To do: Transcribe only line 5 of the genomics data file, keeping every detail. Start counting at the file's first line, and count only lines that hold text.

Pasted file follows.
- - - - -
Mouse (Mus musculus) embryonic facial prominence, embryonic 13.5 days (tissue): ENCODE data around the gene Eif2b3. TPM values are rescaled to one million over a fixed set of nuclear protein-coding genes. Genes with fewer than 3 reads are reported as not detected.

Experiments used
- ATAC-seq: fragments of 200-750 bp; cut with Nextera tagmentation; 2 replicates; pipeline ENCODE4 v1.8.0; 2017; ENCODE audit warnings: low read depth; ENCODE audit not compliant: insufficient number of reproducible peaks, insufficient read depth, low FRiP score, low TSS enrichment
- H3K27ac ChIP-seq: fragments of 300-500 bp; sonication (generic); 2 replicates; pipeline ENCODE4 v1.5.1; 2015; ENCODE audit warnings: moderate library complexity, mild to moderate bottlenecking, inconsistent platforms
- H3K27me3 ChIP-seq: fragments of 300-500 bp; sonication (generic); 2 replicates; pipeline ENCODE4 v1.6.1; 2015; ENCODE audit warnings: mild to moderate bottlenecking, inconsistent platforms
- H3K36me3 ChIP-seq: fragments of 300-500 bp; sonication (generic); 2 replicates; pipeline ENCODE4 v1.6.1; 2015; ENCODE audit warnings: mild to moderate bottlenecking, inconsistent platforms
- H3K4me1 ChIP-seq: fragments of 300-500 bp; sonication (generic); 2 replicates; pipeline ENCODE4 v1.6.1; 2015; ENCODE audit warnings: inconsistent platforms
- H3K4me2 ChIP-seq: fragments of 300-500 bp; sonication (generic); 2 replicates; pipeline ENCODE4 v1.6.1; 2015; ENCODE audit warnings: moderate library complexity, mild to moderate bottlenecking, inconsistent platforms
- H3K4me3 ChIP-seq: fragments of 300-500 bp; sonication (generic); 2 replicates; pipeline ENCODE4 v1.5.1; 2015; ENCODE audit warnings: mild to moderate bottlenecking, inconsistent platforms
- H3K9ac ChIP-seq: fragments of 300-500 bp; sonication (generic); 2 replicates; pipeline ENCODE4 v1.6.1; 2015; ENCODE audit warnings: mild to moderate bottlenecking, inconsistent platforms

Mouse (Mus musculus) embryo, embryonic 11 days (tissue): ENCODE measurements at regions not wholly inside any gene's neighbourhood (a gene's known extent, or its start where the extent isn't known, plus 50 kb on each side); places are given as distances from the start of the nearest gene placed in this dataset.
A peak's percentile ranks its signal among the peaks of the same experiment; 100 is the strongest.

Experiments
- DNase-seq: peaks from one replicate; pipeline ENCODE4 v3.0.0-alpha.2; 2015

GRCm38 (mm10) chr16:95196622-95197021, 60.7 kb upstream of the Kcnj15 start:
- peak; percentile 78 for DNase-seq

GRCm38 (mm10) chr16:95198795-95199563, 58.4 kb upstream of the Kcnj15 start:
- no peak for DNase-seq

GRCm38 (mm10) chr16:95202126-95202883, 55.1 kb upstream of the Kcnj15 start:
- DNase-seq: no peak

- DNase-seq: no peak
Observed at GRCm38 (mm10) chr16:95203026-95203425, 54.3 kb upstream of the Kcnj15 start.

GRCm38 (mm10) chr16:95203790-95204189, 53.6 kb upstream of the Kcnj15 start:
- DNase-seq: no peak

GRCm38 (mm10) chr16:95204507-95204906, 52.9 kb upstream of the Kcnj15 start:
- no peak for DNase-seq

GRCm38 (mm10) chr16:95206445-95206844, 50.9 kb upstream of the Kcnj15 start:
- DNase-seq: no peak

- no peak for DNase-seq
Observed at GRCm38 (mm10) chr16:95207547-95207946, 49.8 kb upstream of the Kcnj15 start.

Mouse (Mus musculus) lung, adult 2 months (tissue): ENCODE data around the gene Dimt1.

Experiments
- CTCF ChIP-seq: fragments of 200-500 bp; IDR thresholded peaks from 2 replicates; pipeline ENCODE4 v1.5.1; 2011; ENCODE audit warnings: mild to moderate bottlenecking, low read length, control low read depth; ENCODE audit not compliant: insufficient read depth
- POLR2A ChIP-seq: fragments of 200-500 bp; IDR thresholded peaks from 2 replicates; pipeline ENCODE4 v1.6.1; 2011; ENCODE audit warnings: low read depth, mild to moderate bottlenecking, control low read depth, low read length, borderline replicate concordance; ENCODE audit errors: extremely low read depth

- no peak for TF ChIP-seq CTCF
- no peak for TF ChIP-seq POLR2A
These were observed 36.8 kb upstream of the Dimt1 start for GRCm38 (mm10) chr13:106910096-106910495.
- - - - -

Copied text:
- H3K27me3 ChIP-seq: fragments of 300-500 bp; sonication (generic); 2 replicates; pipeline ENCODE4 v1.6.1; 2015; ENCODE audit warnings: mild to moderate bottlenecking, inconsistent platforms